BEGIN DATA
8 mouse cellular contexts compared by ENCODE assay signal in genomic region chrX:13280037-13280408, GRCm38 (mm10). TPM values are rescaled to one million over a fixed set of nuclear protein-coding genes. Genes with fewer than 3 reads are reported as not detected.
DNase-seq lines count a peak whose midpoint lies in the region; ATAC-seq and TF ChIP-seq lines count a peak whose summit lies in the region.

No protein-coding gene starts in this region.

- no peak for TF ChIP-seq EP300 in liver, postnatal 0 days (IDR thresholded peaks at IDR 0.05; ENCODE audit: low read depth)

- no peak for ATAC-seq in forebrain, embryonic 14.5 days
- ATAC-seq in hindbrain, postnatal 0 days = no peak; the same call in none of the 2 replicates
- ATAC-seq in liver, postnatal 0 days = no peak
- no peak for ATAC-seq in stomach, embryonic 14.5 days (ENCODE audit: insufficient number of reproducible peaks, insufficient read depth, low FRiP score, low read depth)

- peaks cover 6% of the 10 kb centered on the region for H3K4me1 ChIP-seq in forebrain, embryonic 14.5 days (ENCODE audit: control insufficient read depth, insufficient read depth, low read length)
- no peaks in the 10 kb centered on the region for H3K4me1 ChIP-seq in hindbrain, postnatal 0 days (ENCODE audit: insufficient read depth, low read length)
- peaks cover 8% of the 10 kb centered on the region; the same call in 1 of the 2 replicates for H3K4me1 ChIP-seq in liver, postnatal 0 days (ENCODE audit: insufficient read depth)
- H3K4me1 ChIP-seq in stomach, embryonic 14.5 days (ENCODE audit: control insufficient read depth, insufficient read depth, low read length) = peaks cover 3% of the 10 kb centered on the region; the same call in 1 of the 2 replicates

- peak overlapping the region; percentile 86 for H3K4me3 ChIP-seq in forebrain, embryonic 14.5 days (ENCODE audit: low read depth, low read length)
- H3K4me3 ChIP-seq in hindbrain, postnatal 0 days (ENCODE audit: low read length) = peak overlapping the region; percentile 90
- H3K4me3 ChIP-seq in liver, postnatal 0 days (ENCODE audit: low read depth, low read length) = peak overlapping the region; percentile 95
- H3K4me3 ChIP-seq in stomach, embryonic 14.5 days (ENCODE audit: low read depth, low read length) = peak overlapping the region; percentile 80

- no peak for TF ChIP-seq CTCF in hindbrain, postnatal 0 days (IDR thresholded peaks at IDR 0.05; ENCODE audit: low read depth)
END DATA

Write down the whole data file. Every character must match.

8 mouse cellular contexts compared by ENCODE assay signal in genomic region chrX:13280037-13280408, GRCm38 (mm10). TPM values are rescaled to one million over a fixed set of nuclear protein-coding genes. Genes with fewer than 3 reads are reported as not detected.
DNase-seq lines count a peak whose midpoint lies in the region; ATAC-seq and TF ChIP-seq lines count a peak whose summit lies in the region.

No protein-coding gene starts in this region.

- no peak for TF ChIP-seq EP300 in liver, postnatal 0 days (IDR thresholded peaks at IDR 0.05; ENCODE audit: low read depth)

- no peak for ATAC-seq in forebrain, embryonic 14.5 days
- ATAC-seq in hindbrain, postnatal 0 days = no peak; the same call in none of the 2 replicates
- ATAC-seq in liver, postnatal 0 days = no peak
- no peak for ATAC-seq in stomach, embryonic 14.5 days (ENCODE audit: insufficient number of reproducible peaks, insufficient read depth, low FRiP score, low read depth)

- peaks cover 6% of the 10 kb centered on the region for H3K4me1 ChIP-seq in forebrain, embryonic 14.5 days (ENCODE audit: control insufficient read depth, insufficient read depth, low read length)
- no peaks in the 10 kb centered on the region for H3K4me1 ChIP-seq in hindbrain, postnatal 0 days (ENCODE audit: insufficient read depth, low read length)
- peaks cover 8% of the 10 kb centered on the region; the same call in 1 of the 2 replicates for H3K4me1 ChIP-seq in liver, postnatal 0 days (ENCODE audit: insufficient read depth)
- H3K4me1 ChIP-seq in stomach, embryonic 14.5 days (ENCODE audit: control insufficient read depth, insufficient read depth, low read length) = peaks cover 3% of the 10 kb centered on the region; the same call in 1 of the 2 replicates

- peak overlapping the region; percentile 86 for H3K4me3 ChIP-seq in forebrain, embryonic 14.5 days (ENCODE audit: low read depth, low read length)
- H3K4me3 ChIP-seq in hindbrain, postnatal 0 days (ENCODE audit: low read length) = peak overlapping the region; percentile 90
- H3K4me3 ChIP-seq in liver, postnatal 0 days (ENCODE audit: low read depth, low read length) = peak overlapping the region; percentile 95
- H3K4me3 ChIP-seq in stomach, embryonic 14.5 days (ENCODE audit: low read depth, low read length) = peak overlapping the region; percentile 80

- no peak for TF ChIP-seq CTCF in hindbrain, postnatal 0 days (IDR thresholded peaks at IDR 0.05; ENCODE audit: low read depth)